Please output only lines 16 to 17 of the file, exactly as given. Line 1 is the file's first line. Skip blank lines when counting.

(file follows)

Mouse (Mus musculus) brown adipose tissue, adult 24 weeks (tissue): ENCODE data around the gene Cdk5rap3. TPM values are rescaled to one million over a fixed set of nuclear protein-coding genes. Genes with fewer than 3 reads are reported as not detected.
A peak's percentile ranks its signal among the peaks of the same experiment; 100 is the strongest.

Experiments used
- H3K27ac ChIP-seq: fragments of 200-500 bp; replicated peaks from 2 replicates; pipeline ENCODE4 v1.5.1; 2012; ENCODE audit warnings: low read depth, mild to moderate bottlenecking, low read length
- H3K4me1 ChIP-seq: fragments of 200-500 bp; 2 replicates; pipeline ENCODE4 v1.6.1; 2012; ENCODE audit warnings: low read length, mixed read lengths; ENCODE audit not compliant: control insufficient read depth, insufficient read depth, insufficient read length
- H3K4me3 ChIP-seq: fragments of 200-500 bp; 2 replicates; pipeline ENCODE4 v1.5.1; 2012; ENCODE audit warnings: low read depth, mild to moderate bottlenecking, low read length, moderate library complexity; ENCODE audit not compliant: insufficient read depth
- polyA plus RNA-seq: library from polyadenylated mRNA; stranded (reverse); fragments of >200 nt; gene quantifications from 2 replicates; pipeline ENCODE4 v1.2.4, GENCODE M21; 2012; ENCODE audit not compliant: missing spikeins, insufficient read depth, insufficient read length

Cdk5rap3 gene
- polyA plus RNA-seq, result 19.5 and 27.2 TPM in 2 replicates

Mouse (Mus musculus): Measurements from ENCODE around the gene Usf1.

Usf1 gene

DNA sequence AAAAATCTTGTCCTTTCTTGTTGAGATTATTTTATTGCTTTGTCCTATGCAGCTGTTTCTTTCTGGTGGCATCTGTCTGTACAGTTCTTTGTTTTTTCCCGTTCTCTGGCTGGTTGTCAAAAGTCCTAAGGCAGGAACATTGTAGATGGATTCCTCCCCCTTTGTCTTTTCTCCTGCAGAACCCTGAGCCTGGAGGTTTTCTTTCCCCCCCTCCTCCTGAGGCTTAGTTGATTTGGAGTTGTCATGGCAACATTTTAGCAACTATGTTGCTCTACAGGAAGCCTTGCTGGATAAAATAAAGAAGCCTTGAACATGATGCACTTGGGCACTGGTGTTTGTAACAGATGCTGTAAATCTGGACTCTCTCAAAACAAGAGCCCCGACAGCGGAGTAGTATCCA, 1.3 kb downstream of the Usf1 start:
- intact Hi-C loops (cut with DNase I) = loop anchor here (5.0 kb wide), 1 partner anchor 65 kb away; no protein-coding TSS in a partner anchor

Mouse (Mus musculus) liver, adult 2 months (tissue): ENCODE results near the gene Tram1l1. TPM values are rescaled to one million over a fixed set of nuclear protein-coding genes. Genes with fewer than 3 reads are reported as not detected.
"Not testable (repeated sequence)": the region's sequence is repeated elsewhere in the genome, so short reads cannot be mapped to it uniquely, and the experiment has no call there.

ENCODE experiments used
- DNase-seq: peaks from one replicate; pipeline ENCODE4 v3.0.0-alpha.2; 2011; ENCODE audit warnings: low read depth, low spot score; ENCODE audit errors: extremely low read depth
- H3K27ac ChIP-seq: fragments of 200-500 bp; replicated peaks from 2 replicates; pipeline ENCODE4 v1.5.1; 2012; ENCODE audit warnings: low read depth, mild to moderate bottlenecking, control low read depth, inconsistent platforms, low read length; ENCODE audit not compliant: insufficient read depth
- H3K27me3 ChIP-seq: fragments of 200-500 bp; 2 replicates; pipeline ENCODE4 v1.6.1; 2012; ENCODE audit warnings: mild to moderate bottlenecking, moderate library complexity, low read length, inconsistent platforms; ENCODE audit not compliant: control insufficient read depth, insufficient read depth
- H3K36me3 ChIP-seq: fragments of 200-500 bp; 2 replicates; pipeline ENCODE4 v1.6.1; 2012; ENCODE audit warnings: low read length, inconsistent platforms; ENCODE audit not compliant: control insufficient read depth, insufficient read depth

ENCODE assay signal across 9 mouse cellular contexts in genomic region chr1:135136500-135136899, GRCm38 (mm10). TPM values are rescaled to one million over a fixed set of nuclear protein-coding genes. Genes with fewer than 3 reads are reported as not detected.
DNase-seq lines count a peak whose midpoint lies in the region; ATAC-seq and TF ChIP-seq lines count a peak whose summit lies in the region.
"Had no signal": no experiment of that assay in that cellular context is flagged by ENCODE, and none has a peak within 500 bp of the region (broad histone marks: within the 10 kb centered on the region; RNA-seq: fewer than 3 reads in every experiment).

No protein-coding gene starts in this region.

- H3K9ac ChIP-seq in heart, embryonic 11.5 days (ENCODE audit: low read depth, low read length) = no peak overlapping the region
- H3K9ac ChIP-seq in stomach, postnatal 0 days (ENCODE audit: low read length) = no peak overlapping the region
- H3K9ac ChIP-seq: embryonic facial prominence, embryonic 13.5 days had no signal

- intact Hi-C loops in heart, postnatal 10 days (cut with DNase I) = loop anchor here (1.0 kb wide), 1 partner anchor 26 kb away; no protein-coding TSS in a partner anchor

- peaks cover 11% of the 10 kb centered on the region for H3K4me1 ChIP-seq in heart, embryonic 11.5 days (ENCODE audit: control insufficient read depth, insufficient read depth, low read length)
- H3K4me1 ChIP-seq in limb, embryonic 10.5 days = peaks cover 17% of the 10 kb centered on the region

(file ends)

ENCODE experiments used
- DNase-seq: peaks from one replicate; pipeline ENCODE4 v3.0.0-alpha.2; 2011; ENCODE audit warnings: low read depth, low spot score; ENCODE audit errors: extremely low read depth